Tuesday, December 2, 2014

Fifteen Desserts and Collaborative Structures

I love Thanksgiving food. At my family’s Thanksgiving, we had seven pies, two cheesecakes, two dessert breads, and four kinds of cookies -- totalling fifteen different desserts.  (There were 22 of us). It took us three days to eat most of that sweetness!

I made two pies for my contribution. I really like to bake but I really only bake things during the holidays. I enjoy it and all, but it doesn’t seem to be worth the mess and the empty calories unless it’s part of the holiday festivities. I don’t feel like all that measuring and mixing and cooking work for, say, a random Tuesday in January.

I know a lot of folks who feel that way about having students collaborate. We enjoy it when it’s done right, but sometimes, it’s not worth the hassle of the mess and the work and the empty learning calories (Get it? Learning that doesn’t stick with you? Like calories that make you hungry in an hour?)

In the past month or two, I have spent a lot of time in classrooms observing rates of engagement. That means, every five minutes I wrote down how many students were engaged out of a total number of students in the room (for example, 19 out of 21 were doing bellwork)

Do you know what I discovered? Other than the fact that rates of engagement drop after twenty minutes in ANY activity, I discovered something I knew, but I didn’t really know.

Groupwork sucks for engagement.

No, wait, hear me out.

Most teacher’s rates of engagement seemed to be at a rough average of 75-80%. At any moment, 75-80% of the kids were engaged in the activities. When teachers switched to groupwork, those numbers dropped below 40%, sometimes, down to 25%. I   

During groupwork, kids slacked off. They talked about their social lives or Snapchat or reading class. They did their math homework. They flirted. They divided the work and did individual parts.

What many teachers know is true, by my observations in probably 20 classes, is that groupwork sucks for engagement. It’s the dessert -- the sweet, empty calories of activities -- fun but not (ful)filling.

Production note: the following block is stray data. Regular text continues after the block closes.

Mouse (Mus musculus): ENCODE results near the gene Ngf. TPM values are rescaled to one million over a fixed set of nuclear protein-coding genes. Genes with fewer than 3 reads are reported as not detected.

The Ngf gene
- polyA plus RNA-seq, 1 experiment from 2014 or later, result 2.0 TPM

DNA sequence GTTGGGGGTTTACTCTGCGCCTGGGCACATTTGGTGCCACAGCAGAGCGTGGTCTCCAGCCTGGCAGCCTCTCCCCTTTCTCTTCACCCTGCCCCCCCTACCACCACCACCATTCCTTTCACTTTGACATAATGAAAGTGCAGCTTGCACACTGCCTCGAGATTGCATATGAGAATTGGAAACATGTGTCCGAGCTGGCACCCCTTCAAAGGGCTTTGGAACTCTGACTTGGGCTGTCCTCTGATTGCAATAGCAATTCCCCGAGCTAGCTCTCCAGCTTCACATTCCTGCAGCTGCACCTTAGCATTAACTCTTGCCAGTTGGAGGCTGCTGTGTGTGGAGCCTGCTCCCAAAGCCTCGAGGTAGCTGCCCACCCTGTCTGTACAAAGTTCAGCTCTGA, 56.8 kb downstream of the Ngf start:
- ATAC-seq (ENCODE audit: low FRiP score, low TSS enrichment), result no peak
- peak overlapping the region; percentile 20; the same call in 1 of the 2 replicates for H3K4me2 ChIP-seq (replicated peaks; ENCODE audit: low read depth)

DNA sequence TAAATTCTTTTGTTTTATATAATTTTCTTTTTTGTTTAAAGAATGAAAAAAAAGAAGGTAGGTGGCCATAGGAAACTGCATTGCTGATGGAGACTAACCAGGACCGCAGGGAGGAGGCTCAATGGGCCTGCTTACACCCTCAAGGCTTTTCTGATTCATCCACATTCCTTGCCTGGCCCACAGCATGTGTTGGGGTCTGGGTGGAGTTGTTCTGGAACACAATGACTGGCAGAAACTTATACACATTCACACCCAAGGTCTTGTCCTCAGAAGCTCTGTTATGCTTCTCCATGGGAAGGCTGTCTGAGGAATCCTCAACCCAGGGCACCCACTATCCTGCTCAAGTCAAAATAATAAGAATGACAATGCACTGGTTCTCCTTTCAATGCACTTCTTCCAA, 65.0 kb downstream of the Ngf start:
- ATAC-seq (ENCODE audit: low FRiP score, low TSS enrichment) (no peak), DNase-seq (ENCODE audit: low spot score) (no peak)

BUT -- I discovered a huge BUT (not a huge “butt”, although that is a common discovery right after Thanksgiving)

BUT -- when teachers do collaborative structures INSTEAD of groupwork, that engagement level stays the same OR EVEN RISES!

Trace, what’s the difference between groupwork and collaborative structures?

It’s the structure of the collaborative structure.

That’s like asking what’s the difference between letting my four year old go crazy with some random ingredients and baking a pie according to a recipe.

The outcomes will be pretty different. One will be a odd-tasting mess and the other (hopefully) will be a tasty pie.

What I mean is, when you let kids do “groupwork” (i.e. unstructured collaboration) you are letting them add any old ingredients in any old quantities and you will get a product that is not really what you meant. It might not be identifiable. It might even be safe. It certainly doesn’t add up to a delicious pie (or a neat, tasty piece of learning).

When you give them structure to their collaborative structure, you’re giving kids a recipe. You’re telling them how much of each ingredient and when to stir and when to use the mixer and how to grease the pan and how long to bake at what temperature. When you give the kids a good  recipe for collaboration, you are much more likely to get a delicious pie. Or, a neat, tasty piece of learning.

Tons of research has been done on the benefits of collaborative structures. (http://tep.uoregon.edu/resources/librarylinks/articles/benefits.html)
  • Kids learn more.
  • The learning sticks with the kids longer.
  • The learning is more meaningful.
  • It is student-created learning.
  • It’s more engaging.
  • Engagement helps kids to be more successful in more classes.
  • It helps kids learn to get along with different kinds of kids.
  • It helps ESE and ELL students.
  • It helps higher-level students when they explain to others.
  • It promotes positive attitudes toward the content.
On and on and on. The benefits of collaborative structures are many and are powerful.

But those benefits don’t apply to groupwork. They ONLY apply to collaborative structures.

Some quick tips for turning your groupwork into collaborative structures.
  1. Time everything. Give kids two minutes to turn and talk or ten minutes to read and summarize. Make sure kids know how much time they have allotted for each activity.
  2. Give everyone a job. I don’t care if they’re necessary or not. If every kid in each group has a separate job, he or she will perform better and be held accountable.
  3. Be very clear on your behavior expectations (this is the hardest part) I’ve shared my “O Group” Rules before, but if it helps, here they are again
On task
On topic
On your seat
Only your group (talk to)
Ok volume (level 1)
  1. Monitor, monitor, monitor. Don’t sit down, don’t exhale, don’t take attendance. Circulate again and again and again until your kids learn that contrary to Mr. or Mrs. So-and-so down the hall, who does groupwork, you do collaborative structures and you mean business. Prove to them that you care if they’re learning or off task. Prove to them that you care if they are on or off topic. Stay on their case the whole time.

Can you do it? Can you increase your classroom engagement rates with collaborative structures instead of groupwork? Have you noticed your students engagement drop off during groupwork? Are you ready to try collaborative structures instead?

As always, I live to hear from you! And happy belated Thanksgiving. I hope you enjoyed your pie(s).

No comments:

Post a Comment